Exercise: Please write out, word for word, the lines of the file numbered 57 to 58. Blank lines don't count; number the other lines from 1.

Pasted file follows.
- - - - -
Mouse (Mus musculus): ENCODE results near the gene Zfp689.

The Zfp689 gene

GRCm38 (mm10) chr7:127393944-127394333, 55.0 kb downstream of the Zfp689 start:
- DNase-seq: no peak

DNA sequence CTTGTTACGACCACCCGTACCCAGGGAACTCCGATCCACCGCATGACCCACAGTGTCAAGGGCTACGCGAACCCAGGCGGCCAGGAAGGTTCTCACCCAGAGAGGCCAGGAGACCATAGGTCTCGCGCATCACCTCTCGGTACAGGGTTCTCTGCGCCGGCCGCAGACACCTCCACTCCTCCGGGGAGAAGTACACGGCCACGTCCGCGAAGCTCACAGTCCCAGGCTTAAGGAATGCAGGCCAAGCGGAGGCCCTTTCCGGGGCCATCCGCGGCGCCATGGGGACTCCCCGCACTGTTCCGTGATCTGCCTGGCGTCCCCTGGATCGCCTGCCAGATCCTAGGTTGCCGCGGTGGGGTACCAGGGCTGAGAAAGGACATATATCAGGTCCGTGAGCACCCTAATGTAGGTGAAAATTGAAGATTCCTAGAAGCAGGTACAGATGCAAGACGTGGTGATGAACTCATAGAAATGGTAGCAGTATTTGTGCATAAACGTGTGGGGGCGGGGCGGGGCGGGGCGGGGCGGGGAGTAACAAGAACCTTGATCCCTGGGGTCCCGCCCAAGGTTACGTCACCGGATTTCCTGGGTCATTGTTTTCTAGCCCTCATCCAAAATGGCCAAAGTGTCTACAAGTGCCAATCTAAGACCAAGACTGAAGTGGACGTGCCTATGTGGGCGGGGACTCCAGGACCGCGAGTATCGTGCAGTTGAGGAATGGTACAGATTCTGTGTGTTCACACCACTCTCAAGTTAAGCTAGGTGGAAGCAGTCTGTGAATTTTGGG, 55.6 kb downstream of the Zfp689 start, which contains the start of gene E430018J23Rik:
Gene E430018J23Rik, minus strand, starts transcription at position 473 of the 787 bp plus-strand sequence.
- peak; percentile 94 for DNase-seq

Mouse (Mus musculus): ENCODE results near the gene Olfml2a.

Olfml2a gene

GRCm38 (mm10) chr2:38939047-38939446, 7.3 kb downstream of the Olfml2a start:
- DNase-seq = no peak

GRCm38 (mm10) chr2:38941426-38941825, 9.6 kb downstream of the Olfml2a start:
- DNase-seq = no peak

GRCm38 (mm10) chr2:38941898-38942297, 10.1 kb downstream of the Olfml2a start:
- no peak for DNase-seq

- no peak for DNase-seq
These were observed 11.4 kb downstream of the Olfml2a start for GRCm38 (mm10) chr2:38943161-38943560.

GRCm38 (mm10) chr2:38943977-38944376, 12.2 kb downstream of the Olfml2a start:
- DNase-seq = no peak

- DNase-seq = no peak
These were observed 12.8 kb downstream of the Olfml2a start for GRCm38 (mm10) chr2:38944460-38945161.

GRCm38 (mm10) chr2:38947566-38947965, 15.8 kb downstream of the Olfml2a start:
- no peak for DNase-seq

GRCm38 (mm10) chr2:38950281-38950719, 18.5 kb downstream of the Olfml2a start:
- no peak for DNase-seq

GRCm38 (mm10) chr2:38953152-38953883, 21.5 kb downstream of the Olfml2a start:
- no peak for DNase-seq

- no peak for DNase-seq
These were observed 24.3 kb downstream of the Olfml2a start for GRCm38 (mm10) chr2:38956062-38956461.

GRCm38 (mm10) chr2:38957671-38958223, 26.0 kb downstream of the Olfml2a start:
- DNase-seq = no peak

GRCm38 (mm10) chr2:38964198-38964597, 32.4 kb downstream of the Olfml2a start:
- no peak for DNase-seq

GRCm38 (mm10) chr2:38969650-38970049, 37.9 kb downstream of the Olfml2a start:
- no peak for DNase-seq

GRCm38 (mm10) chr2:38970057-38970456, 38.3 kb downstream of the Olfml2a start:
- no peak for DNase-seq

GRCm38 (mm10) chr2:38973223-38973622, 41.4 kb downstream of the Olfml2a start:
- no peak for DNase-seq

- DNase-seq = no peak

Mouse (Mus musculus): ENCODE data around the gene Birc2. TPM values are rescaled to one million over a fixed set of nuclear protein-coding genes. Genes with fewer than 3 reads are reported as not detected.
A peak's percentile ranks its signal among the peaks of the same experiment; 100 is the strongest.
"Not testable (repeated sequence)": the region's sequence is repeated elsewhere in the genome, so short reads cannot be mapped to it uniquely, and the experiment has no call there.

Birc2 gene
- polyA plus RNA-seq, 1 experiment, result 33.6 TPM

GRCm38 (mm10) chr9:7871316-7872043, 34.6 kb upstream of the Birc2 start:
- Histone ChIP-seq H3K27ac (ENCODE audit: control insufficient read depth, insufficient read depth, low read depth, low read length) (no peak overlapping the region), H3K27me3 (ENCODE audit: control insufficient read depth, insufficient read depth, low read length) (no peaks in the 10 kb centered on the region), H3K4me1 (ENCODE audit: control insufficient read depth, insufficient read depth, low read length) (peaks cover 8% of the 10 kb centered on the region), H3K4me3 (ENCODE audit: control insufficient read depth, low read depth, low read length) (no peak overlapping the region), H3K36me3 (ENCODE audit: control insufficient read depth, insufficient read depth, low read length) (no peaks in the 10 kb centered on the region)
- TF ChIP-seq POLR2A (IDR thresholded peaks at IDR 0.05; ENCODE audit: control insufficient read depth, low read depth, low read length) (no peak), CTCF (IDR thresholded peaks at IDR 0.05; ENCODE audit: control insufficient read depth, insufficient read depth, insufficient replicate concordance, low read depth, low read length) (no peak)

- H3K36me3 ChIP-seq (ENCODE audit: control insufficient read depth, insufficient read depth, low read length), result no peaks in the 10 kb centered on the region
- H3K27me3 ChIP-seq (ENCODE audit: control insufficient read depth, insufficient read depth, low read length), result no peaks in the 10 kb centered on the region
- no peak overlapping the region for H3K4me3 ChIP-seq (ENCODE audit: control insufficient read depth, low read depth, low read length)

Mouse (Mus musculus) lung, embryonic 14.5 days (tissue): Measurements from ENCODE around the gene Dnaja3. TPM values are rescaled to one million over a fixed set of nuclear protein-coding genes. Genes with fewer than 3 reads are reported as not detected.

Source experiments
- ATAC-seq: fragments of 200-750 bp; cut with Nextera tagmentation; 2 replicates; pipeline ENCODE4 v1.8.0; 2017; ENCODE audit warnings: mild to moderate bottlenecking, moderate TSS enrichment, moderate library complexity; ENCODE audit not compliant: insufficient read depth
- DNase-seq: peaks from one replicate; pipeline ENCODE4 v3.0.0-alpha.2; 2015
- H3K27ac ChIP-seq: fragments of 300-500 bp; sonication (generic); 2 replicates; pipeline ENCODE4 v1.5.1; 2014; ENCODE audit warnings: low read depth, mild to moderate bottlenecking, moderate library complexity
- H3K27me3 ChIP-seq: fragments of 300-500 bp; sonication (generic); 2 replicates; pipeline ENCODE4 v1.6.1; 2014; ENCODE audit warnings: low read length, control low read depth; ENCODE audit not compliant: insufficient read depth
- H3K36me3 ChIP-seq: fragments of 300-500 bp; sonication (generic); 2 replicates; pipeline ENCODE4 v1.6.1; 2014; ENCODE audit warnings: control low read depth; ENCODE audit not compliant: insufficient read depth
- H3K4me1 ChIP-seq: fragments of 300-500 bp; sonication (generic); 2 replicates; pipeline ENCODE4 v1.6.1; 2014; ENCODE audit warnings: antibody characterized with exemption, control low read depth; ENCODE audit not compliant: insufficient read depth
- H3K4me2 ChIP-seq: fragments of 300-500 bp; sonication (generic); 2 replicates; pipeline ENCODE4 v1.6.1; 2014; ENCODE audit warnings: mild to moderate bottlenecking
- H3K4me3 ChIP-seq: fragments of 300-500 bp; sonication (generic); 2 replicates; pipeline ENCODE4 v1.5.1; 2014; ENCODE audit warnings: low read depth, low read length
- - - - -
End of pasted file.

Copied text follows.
- H3K27me3 ChIP-seq: fragments of 300-500 bp; sonication (generic); 2 replicates; pipeline ENCODE4 v1.6.1; 2014; ENCODE audit warnings: low read length, control low read depth; ENCODE audit not compliant: insufficient read depth
- H3K36me3 ChIP-seq: fragments of 300-500 bp; sonication (generic); 2 replicates; pipeline ENCODE4 v1.6.1; 2014; ENCODE audit warnings: control low read depth; ENCODE audit not compliant: insufficient read depth